190 mm rear travel, 180mm at the front. And geometry that feels more like a compromise than any specific discipline-orientated build. In short, it’s a bike that you’d rarely see anywhere else but a bike park or truly gnarly mountains. With the Lyrik, RockShox want to build a bridge between the PIKE and the BoXXer, appealing to riders who are looking for a more rigid and longer-travel enduro fork or a lightweight fork for their bike park bike or freeride machine.
But how does the fork perform in reality?
After the first 5,000 vertical metres of descent on what could be considered the toughest terrain that the Alps have to offer in the Les 2 Alpes bike park, we drew our first conclusions: the brand new Lyrik forks work. And damn well at that. Plush and responsive, they generously soak up every size bump and on steep ground they remain high in their travel. Even taking the nastiest braking bumps at high speed was easily within the comfort zone of the forks.
The travel is there for the taking, and never once felt out of its depth. Given the super dusty trail conditions, we had opted for Hutchinson Toro Spike tyres. This gave us incredible grip, particularly on off-camber sections. The relatively open profile with moderate supported knobs did mean reduced directional stability though.
With 30% SAG, the fork delivered its travel well, keeping approximately 1cm of travel in reserve – which we only fully made use of on insane drops and gnarly rock gardens
Overall, the 180mm travel version of the forks are pretty progressive, even without Tokens. Initially we rode the Lyrik without Tokens (air volume spacers) and with 68 PSI (with a rider weighing 75kg). Later we added a Token and rode with 58 PSI. The result: increased sensitivity, more forgiving absorption of bumps and more defined suspension in the mid-travel range. During the course of the upcoming long-term test, we will try out a range of set-ups, especially on our home trails. Ultimately, knowing that the Bottomless Tokens allow every single rider to tune the forks to their taste is a brilliant feat – both for riders with the Solo Air and the Dual Position Air.
The 180mm travel delivered great support on tight turns, holding us firmly on board – we like! The Lyrik responds sublimely to sudden changes in direction; it was just the tyres that struggled to hold their directional line.
Is the PIKE a better choice?
We asked ourselves this question a hundred times in Les 2 Alpes, but couldn’t nail the answer. Firstly because we lacked the direct comparison on these gnarly trails, and secondly because 180mm travel is simply huge. For active riders that love to tease the terrain, then a bike with 160mm travel and more aggressive geometry might be more fun.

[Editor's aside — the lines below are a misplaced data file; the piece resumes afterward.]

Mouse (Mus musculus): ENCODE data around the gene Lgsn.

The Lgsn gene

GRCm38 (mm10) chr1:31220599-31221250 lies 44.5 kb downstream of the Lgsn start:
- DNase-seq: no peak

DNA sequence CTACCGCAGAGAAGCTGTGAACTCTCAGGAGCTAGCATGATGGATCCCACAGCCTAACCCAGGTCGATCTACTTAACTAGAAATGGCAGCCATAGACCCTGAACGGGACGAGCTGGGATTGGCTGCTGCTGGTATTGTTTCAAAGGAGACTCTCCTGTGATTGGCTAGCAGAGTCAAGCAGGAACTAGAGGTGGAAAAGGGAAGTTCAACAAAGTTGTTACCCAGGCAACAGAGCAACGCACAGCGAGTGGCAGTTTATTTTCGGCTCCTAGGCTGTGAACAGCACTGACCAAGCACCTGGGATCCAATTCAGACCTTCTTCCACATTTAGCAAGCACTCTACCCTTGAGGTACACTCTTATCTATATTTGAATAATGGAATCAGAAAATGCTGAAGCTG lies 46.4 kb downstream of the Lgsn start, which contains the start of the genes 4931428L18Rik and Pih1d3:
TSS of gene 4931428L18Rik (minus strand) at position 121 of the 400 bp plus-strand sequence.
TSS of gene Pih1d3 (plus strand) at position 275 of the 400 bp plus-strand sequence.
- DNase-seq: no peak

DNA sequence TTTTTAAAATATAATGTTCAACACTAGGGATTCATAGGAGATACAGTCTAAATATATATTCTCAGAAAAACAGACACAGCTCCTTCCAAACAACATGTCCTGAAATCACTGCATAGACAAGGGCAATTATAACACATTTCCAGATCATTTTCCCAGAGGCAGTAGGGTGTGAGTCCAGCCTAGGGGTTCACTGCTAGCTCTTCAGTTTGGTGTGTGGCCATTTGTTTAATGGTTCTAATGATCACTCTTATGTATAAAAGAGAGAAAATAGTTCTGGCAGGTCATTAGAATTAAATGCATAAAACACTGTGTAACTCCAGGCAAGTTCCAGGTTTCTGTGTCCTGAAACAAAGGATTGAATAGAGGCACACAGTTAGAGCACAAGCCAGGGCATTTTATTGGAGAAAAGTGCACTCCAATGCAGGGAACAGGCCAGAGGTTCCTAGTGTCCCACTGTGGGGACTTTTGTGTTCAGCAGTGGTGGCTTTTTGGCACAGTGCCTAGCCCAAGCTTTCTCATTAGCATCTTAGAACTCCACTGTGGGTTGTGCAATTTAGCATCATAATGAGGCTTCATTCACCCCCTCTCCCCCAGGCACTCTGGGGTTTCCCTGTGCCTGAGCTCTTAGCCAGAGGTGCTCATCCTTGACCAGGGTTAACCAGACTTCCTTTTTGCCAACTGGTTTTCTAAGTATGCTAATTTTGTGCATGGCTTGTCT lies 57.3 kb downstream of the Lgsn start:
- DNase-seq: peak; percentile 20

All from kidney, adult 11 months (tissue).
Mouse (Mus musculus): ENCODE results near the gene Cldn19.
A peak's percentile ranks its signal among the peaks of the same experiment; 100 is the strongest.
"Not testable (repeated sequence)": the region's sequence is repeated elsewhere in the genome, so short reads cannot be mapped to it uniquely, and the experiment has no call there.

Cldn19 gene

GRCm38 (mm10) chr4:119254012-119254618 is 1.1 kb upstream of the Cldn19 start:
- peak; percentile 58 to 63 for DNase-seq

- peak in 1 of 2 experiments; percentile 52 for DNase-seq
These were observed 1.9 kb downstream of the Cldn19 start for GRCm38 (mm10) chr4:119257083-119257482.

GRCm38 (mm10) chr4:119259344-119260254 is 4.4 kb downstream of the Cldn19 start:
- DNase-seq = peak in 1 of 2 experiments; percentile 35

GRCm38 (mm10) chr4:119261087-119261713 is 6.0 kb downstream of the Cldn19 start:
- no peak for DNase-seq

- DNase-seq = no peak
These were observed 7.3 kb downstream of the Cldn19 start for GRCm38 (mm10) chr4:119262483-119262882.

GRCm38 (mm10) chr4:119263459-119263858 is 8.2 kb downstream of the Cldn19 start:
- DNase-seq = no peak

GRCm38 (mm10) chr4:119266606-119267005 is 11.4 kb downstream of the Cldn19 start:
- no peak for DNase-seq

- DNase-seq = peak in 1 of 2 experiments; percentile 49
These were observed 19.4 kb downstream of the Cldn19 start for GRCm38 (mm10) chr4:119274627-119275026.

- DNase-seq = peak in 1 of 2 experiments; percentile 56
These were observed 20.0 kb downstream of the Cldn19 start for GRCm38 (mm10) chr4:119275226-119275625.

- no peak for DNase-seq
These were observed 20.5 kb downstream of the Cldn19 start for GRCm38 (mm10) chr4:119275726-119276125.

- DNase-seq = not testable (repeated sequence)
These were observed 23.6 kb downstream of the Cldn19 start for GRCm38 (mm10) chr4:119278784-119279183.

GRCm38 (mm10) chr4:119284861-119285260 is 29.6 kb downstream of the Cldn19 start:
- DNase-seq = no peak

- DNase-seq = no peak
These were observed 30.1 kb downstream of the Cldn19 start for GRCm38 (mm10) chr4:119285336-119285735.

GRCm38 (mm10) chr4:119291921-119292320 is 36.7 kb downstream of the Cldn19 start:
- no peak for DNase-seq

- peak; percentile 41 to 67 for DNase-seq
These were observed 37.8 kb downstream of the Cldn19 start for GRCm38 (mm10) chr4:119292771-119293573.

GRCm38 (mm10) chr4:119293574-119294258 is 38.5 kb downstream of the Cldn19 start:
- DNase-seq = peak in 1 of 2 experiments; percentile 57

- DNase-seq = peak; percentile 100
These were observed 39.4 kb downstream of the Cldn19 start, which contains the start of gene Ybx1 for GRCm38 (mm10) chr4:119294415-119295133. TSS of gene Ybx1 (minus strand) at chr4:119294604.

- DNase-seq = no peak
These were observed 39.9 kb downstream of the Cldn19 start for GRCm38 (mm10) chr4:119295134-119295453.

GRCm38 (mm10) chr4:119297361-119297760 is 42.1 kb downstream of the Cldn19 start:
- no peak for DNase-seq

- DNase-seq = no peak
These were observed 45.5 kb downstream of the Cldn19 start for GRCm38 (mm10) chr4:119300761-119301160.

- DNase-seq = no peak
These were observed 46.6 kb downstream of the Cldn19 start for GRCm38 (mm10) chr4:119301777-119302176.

In the case of the Liteville and its 190mm rear travel and 180mm at the front, these high figures were more than in-your-face as you tackled jumps, tech sections and G-Outs. More aggressive geometry would be more beneficial to performance than just increasing the travel when it comes to how it rides downhill and in bike parks.
The Lyrik is not a game changer, but do they really need to be? The Lyrik represents forks with proven features, sharing the look of arguably the most successful enduro forks. For certain riders, they offer significant advantages: As they’re super responsive, with decent reserves, high rigidity and slightly heavier, it renders them the right choice for those looking for stiffer, longer travel enduro forks for gnarly trails. For more regular trail riders, the PIKE forks more than suffice. Whether those racers who take on the tough Enduro World Series are going to jump onto this 180mm version remains a question. We’re expecting them to go for the 160mm or 170mm versions.
If we had to choose, we’d definitely go for the PIKE. Their 2016 model boasts a ton of new developments that stem from the new Lyrik, such as the wiper seals and torque caps. The PIKE still presents riders with incredible race-ready performance and trail prowess in a more lightweight form. We’re waiting impatiently for the brand new RockShox Yari, which come with an upgraded Motion Control Damper, 35mm chassis and a lower retail price – could these become the people’s PIKE? We’re expecting a test pair to arrive in September so we’ll keep you posted.
Further information: www.sram.com/rockshox/products/lyrik-rct3
Words: Robin Schmitt Pictures: Robin Schmitt, Sven Martin, Adrian Marcoux